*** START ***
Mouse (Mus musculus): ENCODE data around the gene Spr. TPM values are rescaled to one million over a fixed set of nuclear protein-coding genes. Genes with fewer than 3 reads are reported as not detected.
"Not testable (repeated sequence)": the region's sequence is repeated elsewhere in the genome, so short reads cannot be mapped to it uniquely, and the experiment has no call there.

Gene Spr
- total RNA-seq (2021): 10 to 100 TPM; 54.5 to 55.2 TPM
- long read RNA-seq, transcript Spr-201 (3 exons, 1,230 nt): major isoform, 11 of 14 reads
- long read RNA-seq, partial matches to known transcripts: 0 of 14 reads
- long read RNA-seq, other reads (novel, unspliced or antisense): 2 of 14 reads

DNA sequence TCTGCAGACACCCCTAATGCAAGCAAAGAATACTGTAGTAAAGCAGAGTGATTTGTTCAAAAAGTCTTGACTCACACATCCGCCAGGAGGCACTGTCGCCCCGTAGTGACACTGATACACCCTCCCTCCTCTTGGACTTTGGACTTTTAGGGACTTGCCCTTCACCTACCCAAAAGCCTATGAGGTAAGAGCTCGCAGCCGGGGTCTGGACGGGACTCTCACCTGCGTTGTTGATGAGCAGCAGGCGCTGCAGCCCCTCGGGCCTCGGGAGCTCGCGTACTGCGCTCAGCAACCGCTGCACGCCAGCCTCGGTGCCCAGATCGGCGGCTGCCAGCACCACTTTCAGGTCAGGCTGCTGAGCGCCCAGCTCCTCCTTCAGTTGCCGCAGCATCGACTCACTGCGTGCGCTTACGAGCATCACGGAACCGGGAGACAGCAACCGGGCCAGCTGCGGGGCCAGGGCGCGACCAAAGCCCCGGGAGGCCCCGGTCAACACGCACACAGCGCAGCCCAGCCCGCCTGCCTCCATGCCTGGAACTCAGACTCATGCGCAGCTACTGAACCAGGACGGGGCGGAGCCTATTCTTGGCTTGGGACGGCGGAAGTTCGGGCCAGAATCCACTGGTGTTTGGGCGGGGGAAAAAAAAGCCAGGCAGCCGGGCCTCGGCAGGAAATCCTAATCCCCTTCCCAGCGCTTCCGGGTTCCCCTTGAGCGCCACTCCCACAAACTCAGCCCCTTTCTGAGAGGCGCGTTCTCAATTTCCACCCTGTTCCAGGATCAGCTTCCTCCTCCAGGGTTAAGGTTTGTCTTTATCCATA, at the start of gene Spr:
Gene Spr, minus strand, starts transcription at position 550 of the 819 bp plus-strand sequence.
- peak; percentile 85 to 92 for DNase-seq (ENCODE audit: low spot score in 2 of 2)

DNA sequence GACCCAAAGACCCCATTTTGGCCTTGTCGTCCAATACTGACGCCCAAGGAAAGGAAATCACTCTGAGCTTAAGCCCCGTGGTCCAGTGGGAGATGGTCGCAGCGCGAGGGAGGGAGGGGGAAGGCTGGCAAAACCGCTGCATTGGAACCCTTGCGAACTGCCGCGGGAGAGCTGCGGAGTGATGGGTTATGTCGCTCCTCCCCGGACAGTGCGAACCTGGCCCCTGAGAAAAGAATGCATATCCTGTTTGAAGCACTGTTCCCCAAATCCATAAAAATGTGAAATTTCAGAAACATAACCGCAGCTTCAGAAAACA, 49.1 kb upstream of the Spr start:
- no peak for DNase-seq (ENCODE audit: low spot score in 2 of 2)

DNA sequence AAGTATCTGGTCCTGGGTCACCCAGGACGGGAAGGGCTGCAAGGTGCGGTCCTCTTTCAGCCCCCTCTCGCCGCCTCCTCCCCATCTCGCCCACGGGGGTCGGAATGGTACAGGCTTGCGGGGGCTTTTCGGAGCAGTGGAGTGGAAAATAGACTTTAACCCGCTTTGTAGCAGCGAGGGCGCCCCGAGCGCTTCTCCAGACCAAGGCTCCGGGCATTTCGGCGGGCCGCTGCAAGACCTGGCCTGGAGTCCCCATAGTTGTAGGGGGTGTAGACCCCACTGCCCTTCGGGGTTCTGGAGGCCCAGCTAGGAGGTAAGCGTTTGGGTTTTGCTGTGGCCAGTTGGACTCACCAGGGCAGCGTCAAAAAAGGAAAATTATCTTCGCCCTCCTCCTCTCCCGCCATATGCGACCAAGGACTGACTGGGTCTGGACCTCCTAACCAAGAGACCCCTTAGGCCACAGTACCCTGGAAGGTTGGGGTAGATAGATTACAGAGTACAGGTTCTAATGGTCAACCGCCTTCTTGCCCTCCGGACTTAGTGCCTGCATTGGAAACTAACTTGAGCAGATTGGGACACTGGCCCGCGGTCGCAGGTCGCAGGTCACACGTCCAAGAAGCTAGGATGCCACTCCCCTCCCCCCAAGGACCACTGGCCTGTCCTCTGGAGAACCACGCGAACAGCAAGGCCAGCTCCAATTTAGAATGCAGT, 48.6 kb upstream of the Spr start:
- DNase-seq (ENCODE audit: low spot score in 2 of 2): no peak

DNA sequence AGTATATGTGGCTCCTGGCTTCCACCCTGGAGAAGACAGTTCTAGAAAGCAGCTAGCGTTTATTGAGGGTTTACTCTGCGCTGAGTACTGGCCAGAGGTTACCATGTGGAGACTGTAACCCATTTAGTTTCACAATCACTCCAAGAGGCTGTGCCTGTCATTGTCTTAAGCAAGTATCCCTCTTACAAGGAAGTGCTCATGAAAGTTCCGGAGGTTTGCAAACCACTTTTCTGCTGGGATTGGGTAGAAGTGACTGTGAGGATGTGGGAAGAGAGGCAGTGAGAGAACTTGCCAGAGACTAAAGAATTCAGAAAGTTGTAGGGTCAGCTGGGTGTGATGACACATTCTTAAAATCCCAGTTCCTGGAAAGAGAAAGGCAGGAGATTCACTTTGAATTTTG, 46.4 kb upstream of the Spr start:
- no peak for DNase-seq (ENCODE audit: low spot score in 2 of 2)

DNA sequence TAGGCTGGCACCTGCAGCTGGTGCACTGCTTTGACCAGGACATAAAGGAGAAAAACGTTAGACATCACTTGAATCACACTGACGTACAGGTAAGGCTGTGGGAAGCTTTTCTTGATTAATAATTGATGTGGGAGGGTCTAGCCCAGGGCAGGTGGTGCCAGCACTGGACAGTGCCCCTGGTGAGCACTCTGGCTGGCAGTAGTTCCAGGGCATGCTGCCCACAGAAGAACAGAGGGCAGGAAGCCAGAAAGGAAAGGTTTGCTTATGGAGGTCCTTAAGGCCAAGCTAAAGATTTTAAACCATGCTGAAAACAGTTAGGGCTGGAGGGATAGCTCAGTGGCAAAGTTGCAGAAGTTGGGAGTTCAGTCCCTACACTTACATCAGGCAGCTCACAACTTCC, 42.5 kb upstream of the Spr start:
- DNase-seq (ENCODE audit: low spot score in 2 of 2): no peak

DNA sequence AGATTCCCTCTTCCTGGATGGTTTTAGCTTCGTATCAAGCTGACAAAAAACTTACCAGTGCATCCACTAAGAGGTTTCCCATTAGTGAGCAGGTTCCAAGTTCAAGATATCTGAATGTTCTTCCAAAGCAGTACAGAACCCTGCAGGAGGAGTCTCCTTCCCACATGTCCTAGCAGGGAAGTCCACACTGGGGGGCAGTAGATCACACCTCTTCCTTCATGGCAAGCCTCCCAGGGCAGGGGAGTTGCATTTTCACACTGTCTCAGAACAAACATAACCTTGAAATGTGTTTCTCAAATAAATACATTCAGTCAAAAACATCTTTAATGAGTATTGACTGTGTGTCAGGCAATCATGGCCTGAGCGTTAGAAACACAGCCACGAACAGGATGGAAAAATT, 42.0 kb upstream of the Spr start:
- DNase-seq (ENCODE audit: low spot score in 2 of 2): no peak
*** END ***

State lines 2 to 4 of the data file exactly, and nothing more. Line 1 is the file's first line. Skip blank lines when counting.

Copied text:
"Not testable (repeated sequence)": the region's sequence is repeated elsewhere in the genome, so short reads cannot be mapped to it uniquely, and the experiment has no call there.

Gene Spr
- total RNA-seq (2021): 10 to 100 TPM; 54.5 to 55.2 TPM